In order to help identify subtrends within specific industries or by region, we also breakout and publish the Index by top industries and U.S. states.

Within each segmentation and state, we also build in measures to make sure that the sample sizes were large enough to hold statistical weight. We constantly monitor our connectivity to each individual grouping to ensure that the metrics are not compromised due to sample size issues. 


Accounting for Biases

Selection Bias

All data have biases due to how they are collected, labeled and analyzed. The index is only able to measure the revenue of Kabbage customers. Thus, our marketing efforts and the incoming funnel of businesses can impose selection bias. Fortunately, Kabbage serves nearly every industry of business, and as such, has a portfolio that naturally reflects the national distribution of small businesses in the U.S. 

However, since the mix of industries applying to Kabbage may not necessarily be the same as that of the U.S. overall, we reweight all indices to the number of small businesses recorded by the SBA (Small Business Association) in each state and industry. At the time of writing, the Index employed SBA results from 2016 through 2018.

Survivorship Bias and Account Connectivity

Public research shows about half of all small businesses stay in business five years or longer, and about one-third of establishments survive 10 years or longer[3]. Businesses going out of business, businesses going bankrupt or losing connectivity to their data due to operational issues is common. Each month, we re-evaluate whether or not we have a full financial snapshot of a business for that month. We look at the total number and amount of transactions, the number of days a transaction occurred, as well as other heuristics and checks to make sure that we are including the right businesses in the Index calculation. Whenever events happen that cause a business to miss these thresholds, they are dropped from the index calculation but may be reincluded if criteria are met in the future.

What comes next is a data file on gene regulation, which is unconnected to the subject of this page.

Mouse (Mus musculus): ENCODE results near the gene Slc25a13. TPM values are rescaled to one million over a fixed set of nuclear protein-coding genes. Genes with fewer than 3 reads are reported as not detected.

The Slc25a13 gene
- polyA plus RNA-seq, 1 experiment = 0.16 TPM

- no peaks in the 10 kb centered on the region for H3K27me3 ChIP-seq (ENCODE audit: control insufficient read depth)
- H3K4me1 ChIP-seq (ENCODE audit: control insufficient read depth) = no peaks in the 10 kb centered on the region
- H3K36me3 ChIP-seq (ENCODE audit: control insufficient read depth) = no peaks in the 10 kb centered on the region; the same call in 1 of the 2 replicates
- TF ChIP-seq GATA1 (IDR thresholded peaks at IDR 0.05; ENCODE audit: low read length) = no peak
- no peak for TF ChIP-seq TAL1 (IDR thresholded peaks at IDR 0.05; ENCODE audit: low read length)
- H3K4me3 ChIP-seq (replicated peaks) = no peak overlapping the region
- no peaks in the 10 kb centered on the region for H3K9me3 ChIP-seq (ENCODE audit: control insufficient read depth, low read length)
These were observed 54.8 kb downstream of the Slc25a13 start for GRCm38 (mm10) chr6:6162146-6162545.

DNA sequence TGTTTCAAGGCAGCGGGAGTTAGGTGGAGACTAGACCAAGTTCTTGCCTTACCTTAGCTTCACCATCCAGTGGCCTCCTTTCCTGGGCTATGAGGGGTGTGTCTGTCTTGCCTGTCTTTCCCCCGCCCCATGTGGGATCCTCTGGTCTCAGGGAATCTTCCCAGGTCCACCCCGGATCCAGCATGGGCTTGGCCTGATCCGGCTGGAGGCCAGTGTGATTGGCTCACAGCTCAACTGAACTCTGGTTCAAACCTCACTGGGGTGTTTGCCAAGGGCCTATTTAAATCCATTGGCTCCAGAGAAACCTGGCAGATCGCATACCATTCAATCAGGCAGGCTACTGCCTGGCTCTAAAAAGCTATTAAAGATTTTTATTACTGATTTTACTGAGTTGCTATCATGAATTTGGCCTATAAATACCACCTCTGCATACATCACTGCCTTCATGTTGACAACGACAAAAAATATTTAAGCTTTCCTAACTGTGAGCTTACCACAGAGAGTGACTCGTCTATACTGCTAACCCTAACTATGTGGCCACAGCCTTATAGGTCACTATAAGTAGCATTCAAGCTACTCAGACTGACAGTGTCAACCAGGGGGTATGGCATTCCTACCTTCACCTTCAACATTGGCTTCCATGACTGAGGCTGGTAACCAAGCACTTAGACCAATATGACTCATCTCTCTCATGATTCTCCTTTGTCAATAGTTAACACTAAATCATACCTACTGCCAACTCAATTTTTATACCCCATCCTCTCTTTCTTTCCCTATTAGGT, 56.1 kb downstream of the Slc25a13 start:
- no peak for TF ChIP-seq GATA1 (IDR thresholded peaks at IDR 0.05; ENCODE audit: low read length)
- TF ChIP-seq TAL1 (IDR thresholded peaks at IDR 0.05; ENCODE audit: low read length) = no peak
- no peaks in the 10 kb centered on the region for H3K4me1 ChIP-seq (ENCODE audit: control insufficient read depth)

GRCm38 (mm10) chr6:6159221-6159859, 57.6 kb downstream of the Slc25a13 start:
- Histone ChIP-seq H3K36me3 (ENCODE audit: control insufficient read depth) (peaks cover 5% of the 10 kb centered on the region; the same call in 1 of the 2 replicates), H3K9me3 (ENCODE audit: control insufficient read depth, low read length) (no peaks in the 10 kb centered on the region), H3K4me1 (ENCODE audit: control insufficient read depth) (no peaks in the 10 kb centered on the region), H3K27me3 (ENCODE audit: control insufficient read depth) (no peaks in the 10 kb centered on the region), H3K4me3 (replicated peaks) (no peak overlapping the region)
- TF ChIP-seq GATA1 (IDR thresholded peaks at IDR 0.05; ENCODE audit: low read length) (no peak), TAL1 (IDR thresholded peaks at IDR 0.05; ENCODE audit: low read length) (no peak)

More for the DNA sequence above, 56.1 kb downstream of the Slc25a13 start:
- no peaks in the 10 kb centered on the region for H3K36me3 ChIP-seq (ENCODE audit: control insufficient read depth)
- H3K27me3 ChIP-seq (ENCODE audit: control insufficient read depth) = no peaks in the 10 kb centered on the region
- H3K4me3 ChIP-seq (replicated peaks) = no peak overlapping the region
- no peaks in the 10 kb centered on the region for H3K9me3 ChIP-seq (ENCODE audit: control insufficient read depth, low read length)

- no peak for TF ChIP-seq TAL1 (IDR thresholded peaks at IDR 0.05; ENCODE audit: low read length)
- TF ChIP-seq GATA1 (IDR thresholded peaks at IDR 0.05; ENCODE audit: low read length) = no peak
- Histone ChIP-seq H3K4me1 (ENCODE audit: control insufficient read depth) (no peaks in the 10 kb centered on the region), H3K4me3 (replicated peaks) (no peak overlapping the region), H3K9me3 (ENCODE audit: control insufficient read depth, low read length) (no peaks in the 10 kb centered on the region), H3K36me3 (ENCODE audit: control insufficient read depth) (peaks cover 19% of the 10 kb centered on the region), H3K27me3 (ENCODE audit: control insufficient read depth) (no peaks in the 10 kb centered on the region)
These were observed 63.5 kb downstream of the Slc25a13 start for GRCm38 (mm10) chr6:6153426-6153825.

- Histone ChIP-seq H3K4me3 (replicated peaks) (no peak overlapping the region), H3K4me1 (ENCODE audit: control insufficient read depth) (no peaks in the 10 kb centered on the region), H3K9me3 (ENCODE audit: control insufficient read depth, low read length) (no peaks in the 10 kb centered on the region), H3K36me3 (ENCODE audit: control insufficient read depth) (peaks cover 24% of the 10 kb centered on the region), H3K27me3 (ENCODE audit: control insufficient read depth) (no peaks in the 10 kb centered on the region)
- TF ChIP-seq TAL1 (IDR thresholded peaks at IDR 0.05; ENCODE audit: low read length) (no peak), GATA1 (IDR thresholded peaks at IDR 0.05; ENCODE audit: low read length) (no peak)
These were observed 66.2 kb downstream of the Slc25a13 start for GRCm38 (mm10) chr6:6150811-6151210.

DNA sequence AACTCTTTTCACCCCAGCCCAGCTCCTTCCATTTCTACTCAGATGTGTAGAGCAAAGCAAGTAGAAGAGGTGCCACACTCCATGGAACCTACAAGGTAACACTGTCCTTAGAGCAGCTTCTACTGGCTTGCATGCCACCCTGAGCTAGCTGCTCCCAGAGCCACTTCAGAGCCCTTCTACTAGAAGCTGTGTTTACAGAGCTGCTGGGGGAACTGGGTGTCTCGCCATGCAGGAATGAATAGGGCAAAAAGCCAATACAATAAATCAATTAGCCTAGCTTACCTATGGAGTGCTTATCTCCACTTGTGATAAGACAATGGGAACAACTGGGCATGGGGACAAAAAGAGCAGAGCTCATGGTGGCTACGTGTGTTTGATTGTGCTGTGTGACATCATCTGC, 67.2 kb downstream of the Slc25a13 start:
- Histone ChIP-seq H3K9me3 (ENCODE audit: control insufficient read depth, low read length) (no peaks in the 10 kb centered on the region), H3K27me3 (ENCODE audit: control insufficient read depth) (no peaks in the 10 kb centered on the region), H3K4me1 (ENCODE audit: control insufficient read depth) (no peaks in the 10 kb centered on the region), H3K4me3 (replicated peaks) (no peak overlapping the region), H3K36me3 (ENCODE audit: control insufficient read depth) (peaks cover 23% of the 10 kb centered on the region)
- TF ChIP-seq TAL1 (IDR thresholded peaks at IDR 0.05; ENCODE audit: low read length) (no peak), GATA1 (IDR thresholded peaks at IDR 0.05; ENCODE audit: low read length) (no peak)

This type of survivorship bias is prevalent even in well-known indices like S&P 500. Just as companies may fall off from the Index, new companies are added each month. The net effect is that the pool of businesses used for the Index calculation increases over time, and since we report the median revenue growth of businesses, our Index is stable to such volatility.

Alternative Approaches Considered

Early on in the development cycle, we considered building a regression to fit the observed growth. The key motivation for this was as follows: there could be cohort-specific idiosyncrasies due to several factors including, but not limited to, updates in our marketing strategies, underwriting models and other changes that could impact the incoming funnel makeup any given month. We postulated that a regression would allow us to separate out these effects using cohort-specific regressors. 

However, we quickly realized the problem with any regression-based approach using historical data: when the regression is re-fit each month, the coefficients would all update, thus changing the Index values from previous months that have already been published. If the historical Kabbage Index Values were changing every month, then there would not be any way to keep track of the performance over time. Furthermore, in reporting ‘smoothed’ values instead, we would potentially be understating meaningful movements that the data would be showing.

In light of these deficiencies, we discarded the regression approach for the simpler, but more robust approach described above. That said, we would love to discuss with anyone who has alternative ideas on how revenue indices can be constructed! 

Ultimately, we hope the Kabbage Small Business Revenue Index will provide small businesses with a baseline to compare their own growth against similarly-sized companies, and provide historical context to identify upcoming trends in their industry or geography. We also hope that the Index will help spur more analysis in this area. Small businesses are the lifeblood of economies across the globe and deserve greater representation, analysis and tools to build the best companies possible. 


[1] “Small Business GDP: Update 2002-2010,” U.S. Small Business Administration, 2012,